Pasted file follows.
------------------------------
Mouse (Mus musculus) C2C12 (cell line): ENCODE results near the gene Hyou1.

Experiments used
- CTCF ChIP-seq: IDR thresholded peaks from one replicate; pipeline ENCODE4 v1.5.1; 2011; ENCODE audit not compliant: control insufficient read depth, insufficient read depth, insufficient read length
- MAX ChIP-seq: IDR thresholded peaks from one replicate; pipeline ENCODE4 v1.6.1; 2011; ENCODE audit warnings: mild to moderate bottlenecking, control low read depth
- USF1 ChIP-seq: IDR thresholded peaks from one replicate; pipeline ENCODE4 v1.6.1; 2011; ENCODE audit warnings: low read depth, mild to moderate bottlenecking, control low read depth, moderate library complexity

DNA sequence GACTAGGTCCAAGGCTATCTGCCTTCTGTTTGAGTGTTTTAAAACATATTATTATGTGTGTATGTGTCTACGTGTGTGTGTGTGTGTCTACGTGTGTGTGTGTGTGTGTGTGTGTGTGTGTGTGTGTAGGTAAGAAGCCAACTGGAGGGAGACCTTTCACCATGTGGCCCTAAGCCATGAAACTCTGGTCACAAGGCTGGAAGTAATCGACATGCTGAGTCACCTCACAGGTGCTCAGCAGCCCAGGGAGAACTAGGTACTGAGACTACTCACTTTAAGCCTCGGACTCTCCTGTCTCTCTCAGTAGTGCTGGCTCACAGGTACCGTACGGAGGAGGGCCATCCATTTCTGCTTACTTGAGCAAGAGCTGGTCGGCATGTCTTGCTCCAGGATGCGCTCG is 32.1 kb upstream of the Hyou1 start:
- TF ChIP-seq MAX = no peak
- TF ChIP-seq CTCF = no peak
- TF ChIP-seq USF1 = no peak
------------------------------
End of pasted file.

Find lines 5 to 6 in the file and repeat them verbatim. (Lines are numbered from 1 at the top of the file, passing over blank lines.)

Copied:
- USF1 ChIP-seq: IDR thresholded peaks from one replicate; pipeline ENCODE4 v1.6.1; 2011; ENCODE audit warnings: low read depth, mild to moderate bottlenecking, control low read depth, moderate library complexity

DNA sequence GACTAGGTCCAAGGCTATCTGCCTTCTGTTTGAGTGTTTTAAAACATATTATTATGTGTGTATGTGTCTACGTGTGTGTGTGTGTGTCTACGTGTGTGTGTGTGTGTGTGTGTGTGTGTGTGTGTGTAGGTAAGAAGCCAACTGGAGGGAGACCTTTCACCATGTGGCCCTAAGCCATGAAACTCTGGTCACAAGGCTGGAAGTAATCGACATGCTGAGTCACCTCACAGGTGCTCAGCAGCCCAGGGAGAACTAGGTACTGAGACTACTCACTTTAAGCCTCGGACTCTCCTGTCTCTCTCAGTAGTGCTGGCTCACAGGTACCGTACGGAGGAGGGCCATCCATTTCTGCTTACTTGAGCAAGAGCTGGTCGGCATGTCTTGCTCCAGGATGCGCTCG is 32.1 kb upstream of the Hyou1 start: